Academic journal article Management Accounting Quarterly

The New Revenue Recognition Standard: Implications for Healthcare Companies

Academic journal article Management Accounting Quarterly

The New Revenue Recognition Standard: Implications for Healthcare Companies

Article excerpt


The new revenue recognition standard has specific implications for healthcare companies. Key areas include the scope of insurance contracts, the potential sources of variable consideration for healthcare providers, and the handling of onerous contracts.

The Financial Accounting Standards Board (FASB) and the International Accounting Standards Board (IASB) issued a converged standard on revenue recognition, Revenue from Contracts with Customers, on May 28, 2014. Since that time, the Boards have made some amendments (mostly to the guidance on licensing of intellectual property) and have provided further clarifications and a few practical expedients. The new standard is currently scheduled to become effective for calendar year 2018 for public companies applying U.S. Generally Accepted Accounting Principles (GAAP) and calendar year 2019 for nonpublic companies applying U.S. GAAP.

Rather than providing industry-specific guidance, this new standard provides general revenue recognition guidance across all industries. Therefore, the companies most likely to be impacted by the new revenue standard are those that have been applying industry- or transaction-specific guidance under current U.S. GAAP.

Healthcare is one of those industries affected. For example, some healthcare entities apply Accounting Standards Codification[R] (ASC) Subtopic 944-605, Financial Services-Insurance > Revenue Recognition, while others apply ASC Subtopic 954-605, Healthcare Entities > Revenue Recognition, and still others apply ASC Subtopic 958-605, Not-for-Profit Entities > Revenue Recognition, depending on their specific operations.


There were several weaknesses or problems with how U.S. GAAP and International Financial Reporting Standards (IFRS) dealt with revenue recognition that led the FASB and the IASB to jointly develop a new standard (see Table 1).

Much of the guidance was developed for particular industries (for example, insurance companies, hospitals, and continuing care communities) or types of transactions (such as long-term construction contracts). For instance, healthcare companies that provide services to self-pay patients may recognize revenue at the time the services are provided even though the collectibility is not reasonably assured. According to ASC paragraph 954-605-45-4, if the patients do not pay, the providers present the resulting bad debts as an adjustment to revenue. Other health services entities generally are required to conclude that collectibility is reasonably assured before revenue is recognized, and the resulting bad debts are presented as an expense.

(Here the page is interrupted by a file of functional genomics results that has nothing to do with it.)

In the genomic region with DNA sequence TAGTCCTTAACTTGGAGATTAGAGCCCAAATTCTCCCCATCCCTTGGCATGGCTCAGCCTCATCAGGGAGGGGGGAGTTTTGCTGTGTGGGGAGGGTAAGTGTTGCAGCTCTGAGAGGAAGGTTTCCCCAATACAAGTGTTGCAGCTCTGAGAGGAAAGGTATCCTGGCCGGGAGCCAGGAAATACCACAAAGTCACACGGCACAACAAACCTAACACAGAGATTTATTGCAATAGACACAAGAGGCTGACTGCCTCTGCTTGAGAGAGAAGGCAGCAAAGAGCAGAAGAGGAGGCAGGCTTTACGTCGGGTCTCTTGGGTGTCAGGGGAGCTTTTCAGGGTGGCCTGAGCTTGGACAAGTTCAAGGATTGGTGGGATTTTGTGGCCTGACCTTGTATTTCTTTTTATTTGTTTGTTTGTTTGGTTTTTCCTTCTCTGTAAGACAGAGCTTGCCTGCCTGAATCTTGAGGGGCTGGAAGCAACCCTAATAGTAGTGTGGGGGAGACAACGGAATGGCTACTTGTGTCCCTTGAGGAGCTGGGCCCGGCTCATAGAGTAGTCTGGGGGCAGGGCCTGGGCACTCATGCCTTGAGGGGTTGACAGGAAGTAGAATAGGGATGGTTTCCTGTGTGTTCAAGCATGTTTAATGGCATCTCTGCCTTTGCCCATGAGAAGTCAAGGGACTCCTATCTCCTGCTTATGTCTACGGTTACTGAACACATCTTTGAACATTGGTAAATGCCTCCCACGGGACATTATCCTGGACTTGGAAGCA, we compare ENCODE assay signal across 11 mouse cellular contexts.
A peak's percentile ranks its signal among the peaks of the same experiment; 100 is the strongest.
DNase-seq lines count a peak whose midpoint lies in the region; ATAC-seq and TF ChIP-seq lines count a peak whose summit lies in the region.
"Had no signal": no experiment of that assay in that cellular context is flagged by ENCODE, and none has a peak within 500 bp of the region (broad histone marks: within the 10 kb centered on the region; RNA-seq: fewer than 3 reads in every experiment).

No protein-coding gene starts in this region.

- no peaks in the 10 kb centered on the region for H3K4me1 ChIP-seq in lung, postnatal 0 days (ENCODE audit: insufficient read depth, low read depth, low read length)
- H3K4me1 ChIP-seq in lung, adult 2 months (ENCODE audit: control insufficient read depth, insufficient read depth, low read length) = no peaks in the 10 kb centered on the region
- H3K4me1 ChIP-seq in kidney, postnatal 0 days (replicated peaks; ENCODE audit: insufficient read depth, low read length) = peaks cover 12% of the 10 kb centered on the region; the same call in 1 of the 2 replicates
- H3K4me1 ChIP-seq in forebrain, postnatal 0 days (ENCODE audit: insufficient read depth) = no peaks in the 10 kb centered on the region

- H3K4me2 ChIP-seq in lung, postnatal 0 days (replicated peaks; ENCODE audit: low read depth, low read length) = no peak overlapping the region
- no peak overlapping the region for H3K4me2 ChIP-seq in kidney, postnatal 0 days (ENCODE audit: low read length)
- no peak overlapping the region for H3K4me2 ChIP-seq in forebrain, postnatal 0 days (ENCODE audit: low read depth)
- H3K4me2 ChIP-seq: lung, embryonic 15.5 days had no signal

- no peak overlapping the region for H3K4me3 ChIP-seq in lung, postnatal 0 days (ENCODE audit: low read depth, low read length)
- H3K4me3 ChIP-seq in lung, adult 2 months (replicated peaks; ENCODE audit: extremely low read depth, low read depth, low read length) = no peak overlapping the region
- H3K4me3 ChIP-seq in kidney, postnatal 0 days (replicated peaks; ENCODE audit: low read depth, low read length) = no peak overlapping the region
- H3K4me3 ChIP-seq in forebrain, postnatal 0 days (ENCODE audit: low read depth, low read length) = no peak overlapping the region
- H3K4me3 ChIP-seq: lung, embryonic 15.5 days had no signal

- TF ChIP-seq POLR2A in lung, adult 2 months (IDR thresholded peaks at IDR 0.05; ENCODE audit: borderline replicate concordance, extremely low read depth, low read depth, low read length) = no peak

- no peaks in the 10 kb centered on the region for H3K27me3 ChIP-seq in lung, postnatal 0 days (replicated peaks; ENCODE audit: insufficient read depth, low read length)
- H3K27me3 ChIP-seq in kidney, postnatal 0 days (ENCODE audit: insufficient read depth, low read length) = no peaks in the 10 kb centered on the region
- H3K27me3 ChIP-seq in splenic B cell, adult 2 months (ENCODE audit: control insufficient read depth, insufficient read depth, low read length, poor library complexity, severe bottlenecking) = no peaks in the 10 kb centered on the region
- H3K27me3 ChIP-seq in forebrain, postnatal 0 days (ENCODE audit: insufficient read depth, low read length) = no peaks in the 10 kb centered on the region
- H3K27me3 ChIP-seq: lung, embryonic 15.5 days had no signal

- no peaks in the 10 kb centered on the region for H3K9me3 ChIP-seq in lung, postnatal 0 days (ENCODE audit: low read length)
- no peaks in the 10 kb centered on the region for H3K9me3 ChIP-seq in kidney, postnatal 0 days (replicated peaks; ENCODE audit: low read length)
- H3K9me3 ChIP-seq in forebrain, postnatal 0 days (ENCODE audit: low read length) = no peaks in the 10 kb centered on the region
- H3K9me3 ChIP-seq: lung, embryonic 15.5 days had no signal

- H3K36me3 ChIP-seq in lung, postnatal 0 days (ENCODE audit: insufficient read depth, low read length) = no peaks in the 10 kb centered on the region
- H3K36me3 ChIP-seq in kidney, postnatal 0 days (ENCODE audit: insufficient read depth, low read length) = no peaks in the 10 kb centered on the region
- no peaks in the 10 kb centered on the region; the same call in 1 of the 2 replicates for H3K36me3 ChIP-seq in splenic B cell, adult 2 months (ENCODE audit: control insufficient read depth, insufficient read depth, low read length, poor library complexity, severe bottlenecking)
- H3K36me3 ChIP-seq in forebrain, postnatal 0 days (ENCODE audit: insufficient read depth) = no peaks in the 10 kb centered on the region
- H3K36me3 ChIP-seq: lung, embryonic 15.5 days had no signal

Additionally, it has been noted that there are very limited disclosure requirements related to revenue recognition. This means that some companies provide very limited disclosures regarding the number that is arguably the most important one in the financial statements--revenue. On top of that, many financial statement users view the disclosures that are provided by some companies as mostly boilerplate in nature.


The new revenue standard provides a new model for revenue recognition that is intended to be applied by companies in substantially all industries. For it to be applicable across industries, the Boards established a core principle that underlies the new revenue recognition model as well as a five-step process to implement the core principle (see Table 2). Additionally, to address user concerns regarding the lack of disclosures about revenue, the new standard includes far more extensive disclosure requirements. Table 3 provides a summary of the disclosure requirements under the new standard.

Core Principle

Paragraph 83 of FASB Concepts Statement No. 5, "Recognition and Measurement in Financial Statements of Business Enterprises," states that revenue is recognized when it is realized or realizable and earned. …

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